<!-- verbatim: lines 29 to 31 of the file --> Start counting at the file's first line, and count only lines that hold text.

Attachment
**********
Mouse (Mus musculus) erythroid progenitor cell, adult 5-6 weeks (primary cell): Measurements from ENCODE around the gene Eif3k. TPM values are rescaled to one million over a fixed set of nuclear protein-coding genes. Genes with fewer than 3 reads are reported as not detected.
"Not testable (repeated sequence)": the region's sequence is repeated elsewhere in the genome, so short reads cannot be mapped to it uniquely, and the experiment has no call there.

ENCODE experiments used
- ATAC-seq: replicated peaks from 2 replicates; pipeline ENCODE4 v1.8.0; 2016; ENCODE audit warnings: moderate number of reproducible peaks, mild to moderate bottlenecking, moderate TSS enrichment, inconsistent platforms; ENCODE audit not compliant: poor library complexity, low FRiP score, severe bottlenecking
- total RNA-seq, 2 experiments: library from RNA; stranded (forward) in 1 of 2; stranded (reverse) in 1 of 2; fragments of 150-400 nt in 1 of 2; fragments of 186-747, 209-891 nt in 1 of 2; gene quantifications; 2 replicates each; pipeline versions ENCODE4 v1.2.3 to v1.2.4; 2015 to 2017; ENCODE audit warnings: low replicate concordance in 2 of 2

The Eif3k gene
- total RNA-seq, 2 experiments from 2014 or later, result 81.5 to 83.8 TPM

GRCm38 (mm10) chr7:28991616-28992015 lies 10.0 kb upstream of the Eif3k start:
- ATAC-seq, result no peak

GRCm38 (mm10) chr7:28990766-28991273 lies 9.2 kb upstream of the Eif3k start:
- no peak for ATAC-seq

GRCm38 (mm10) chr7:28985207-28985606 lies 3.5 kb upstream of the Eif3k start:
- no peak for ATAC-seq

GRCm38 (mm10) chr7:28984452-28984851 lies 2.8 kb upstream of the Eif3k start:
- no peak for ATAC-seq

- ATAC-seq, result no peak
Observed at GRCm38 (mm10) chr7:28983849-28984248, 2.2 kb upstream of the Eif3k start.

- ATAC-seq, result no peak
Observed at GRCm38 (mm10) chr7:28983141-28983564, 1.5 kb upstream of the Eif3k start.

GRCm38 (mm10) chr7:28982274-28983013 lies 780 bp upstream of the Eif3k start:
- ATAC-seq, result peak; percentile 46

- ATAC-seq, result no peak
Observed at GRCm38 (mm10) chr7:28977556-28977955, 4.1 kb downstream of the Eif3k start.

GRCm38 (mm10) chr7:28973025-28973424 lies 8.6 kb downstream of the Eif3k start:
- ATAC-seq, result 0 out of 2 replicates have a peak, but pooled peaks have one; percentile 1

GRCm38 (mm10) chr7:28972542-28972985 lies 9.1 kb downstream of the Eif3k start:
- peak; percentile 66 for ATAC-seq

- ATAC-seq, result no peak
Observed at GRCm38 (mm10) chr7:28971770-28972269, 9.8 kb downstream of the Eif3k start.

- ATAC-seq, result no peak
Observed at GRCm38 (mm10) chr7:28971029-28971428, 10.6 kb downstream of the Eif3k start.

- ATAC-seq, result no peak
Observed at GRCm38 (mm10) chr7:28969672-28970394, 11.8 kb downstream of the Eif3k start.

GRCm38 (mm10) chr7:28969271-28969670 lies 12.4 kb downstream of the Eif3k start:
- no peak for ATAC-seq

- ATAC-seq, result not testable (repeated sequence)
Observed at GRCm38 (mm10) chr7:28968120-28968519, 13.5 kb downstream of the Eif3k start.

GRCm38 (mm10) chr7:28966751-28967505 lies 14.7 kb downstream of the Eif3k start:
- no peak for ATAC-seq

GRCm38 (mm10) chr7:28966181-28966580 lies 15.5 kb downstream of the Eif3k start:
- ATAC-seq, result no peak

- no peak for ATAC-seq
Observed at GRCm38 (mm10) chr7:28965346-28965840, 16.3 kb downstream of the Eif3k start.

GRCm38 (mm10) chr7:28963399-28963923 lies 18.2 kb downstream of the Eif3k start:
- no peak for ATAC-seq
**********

Observed at GRCm38 (mm10) chr7:28971770-28972269, 9.8 kb downstream of the Eif3k start.

- ATAC-seq, result no peak
Observed at GRCm38 (mm10) chr7:28971029-28971428, 10.6 kb downstream of the Eif3k start.